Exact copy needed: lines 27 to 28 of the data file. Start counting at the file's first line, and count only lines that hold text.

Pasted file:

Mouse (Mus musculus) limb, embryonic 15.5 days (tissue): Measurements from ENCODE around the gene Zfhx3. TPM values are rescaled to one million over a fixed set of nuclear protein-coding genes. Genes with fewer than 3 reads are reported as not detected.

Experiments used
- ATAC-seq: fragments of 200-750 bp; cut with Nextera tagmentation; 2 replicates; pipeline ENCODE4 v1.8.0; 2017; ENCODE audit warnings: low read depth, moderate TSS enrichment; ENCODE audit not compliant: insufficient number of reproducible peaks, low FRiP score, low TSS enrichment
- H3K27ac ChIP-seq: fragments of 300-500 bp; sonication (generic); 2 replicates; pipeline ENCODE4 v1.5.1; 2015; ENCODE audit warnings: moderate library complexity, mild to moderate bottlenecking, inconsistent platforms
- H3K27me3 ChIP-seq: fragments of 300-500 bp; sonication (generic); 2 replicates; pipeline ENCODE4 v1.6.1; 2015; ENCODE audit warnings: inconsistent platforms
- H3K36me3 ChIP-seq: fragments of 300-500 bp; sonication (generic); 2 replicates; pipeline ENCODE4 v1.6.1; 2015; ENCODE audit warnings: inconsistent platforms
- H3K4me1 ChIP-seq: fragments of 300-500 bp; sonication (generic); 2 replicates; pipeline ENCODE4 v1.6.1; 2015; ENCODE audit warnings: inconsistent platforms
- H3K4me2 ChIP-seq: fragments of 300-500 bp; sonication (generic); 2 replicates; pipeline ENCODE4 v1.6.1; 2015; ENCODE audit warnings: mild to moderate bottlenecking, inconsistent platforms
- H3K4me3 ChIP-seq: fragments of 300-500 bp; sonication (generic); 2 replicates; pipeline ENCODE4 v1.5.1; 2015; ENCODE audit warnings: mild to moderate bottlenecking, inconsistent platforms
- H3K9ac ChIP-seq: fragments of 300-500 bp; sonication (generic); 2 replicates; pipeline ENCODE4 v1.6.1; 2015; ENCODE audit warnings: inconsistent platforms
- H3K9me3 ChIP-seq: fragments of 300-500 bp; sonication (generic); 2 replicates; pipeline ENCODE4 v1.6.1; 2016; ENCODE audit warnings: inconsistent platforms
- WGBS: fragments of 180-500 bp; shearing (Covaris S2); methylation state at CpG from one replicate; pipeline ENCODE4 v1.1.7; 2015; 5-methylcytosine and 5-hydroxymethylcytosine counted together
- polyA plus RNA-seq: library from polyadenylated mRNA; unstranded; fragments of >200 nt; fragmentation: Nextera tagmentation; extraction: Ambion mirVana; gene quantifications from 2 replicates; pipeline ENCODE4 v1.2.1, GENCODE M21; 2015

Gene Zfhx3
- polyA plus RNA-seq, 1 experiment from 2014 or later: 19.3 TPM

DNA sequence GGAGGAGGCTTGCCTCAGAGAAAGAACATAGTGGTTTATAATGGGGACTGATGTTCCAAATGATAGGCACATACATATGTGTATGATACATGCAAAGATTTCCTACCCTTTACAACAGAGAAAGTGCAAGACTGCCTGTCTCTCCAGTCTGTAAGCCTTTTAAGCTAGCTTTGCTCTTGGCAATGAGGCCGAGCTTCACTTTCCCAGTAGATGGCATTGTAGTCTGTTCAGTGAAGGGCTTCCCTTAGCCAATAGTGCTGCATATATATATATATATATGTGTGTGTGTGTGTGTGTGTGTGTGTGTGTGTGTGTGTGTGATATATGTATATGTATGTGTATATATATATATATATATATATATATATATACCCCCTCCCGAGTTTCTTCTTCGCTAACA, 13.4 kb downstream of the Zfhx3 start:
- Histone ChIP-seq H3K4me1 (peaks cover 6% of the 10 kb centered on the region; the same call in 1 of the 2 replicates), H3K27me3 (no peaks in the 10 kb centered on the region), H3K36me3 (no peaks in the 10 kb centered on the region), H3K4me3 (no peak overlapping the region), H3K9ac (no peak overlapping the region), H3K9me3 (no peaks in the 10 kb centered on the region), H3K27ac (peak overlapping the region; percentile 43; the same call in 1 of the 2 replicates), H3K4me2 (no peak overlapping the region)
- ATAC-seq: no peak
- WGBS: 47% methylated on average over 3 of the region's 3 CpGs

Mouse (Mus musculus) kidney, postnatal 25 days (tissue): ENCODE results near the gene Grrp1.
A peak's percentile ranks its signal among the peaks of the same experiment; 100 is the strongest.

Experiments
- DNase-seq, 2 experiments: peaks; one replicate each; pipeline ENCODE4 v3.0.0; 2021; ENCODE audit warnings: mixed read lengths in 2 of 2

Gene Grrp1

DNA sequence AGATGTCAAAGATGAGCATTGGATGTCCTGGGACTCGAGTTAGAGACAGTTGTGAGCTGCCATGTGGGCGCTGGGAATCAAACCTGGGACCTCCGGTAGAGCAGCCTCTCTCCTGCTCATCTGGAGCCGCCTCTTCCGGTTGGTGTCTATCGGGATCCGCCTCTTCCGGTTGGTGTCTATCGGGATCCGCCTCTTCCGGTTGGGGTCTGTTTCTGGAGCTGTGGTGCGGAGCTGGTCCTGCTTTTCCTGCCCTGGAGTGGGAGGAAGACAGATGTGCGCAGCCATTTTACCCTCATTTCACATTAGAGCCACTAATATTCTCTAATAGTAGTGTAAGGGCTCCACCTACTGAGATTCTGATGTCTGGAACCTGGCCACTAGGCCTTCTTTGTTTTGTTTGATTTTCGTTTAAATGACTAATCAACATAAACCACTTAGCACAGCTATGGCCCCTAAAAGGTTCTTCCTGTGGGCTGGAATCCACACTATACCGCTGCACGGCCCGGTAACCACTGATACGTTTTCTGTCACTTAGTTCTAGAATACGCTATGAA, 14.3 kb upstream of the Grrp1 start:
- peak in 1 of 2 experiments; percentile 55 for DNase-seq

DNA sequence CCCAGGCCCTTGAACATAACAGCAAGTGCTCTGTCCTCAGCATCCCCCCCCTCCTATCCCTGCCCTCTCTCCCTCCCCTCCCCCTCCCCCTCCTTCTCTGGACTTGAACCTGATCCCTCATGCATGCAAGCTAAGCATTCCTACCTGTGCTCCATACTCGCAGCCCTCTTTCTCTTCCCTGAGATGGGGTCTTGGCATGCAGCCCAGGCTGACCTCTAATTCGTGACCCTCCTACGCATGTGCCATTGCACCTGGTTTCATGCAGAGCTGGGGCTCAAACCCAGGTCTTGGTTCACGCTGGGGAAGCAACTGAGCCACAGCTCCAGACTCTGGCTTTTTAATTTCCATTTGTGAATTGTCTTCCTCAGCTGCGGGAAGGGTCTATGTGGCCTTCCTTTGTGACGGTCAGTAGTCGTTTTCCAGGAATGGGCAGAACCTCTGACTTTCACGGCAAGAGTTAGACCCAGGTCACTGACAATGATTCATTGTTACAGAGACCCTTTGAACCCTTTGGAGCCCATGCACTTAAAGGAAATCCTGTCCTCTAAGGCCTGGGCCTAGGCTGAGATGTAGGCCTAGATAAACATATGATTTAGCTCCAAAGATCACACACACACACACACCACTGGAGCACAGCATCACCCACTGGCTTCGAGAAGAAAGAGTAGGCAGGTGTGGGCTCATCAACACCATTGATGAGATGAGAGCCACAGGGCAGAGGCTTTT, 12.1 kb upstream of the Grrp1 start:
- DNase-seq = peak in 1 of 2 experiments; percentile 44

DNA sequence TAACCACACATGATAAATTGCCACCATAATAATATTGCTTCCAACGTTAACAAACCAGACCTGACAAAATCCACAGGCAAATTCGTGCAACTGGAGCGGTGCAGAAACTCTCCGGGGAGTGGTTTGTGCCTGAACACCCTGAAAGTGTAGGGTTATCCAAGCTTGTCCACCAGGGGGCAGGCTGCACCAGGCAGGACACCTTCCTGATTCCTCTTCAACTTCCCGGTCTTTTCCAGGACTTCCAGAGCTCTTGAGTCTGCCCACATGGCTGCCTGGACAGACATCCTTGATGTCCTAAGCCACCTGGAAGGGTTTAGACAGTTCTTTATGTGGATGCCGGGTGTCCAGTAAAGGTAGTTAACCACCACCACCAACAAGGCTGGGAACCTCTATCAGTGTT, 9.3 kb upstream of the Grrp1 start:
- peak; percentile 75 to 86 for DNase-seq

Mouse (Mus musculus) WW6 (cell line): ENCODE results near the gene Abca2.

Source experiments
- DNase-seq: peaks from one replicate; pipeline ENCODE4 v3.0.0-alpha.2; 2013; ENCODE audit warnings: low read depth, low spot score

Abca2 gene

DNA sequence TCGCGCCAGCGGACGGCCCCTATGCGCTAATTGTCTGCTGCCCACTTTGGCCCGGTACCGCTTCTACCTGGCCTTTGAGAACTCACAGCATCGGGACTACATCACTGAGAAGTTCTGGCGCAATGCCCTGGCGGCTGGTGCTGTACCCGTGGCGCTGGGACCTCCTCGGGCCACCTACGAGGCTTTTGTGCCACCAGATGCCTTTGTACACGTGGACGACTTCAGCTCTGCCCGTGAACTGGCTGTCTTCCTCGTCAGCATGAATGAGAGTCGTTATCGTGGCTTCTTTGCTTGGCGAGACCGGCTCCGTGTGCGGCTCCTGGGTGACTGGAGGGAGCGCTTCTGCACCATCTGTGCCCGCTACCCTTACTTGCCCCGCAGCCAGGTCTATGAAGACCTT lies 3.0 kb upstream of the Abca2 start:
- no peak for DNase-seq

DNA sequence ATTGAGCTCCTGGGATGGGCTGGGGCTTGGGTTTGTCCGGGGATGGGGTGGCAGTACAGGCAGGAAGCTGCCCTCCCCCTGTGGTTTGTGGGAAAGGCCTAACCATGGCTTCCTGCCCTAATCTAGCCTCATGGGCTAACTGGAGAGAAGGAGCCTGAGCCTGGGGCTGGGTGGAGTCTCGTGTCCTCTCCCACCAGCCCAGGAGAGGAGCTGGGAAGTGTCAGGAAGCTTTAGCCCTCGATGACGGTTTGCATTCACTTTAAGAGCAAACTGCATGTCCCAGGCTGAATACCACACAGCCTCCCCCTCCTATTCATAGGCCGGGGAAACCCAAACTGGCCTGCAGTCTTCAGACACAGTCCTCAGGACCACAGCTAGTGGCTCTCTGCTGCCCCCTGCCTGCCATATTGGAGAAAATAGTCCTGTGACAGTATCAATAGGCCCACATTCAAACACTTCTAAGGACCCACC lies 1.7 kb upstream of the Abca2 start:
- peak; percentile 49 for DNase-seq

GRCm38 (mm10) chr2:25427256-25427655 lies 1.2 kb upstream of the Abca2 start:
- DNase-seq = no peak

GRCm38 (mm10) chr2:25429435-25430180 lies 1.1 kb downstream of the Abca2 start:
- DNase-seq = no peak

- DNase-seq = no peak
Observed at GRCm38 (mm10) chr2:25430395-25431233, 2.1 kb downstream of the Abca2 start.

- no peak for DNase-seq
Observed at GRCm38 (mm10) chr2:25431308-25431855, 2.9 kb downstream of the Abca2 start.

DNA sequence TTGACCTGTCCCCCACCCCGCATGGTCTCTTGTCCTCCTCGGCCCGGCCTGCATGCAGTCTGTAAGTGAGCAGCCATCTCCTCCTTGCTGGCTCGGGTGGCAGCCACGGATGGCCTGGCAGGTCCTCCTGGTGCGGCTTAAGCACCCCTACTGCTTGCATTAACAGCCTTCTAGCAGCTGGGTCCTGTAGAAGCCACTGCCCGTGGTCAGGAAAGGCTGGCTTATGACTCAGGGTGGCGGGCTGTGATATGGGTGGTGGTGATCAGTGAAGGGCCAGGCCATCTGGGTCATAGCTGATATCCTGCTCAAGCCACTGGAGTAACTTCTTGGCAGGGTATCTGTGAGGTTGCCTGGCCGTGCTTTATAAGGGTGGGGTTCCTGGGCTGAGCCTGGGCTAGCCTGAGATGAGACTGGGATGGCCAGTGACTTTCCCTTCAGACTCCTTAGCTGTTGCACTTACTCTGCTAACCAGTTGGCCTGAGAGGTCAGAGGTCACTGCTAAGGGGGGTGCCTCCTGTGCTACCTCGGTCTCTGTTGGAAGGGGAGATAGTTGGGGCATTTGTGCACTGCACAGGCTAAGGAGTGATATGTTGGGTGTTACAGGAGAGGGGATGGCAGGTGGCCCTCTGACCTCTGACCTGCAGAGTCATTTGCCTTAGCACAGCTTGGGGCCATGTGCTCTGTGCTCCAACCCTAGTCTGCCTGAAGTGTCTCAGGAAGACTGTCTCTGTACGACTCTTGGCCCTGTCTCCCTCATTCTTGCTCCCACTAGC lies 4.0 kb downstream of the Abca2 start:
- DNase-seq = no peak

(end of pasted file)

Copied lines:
DNA sequence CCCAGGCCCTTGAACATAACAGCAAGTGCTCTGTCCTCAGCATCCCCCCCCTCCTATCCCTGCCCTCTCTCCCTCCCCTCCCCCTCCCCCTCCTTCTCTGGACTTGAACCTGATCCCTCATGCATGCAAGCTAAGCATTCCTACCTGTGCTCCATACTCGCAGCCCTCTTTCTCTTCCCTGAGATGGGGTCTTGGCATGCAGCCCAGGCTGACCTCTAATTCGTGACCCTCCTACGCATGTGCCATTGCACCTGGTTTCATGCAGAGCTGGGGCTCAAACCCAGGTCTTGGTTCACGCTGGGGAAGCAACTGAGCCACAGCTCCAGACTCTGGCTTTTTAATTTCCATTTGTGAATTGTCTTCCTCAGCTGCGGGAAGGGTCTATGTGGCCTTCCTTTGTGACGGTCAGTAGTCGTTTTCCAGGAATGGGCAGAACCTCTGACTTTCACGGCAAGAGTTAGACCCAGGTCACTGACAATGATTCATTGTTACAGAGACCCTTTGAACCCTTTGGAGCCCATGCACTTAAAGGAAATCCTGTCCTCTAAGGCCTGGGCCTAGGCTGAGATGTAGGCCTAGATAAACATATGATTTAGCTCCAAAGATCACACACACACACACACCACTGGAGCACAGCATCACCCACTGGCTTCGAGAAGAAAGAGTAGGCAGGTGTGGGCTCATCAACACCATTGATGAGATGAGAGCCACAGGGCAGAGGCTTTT, 12.1 kb upstream of the Grrp1 start:
- DNase-seq = peak in 1 of 2 experiments; percentile 44